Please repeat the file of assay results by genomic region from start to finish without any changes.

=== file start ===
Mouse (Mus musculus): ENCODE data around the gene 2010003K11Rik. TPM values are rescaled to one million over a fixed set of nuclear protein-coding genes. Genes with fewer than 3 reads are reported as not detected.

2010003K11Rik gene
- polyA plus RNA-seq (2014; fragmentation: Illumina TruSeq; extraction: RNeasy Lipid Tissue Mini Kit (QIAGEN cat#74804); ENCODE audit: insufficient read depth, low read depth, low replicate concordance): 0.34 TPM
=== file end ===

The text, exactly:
Mouse (Mus musculus): ENCODE data around the gene 2010003K11Rik. TPM values are rescaled to one million over a fixed set of nuclear protein-coding genes. Genes with fewer than 3 reads are reported as not detected.

2010003K11Rik gene
- polyA plus RNA-seq (2014; fragmentation: Illumina TruSeq; extraction: RNeasy Lipid Tissue Mini Kit (QIAGEN cat#74804); ENCODE audit: insufficient read depth, low read depth, low replicate concordance): 0.34 TPM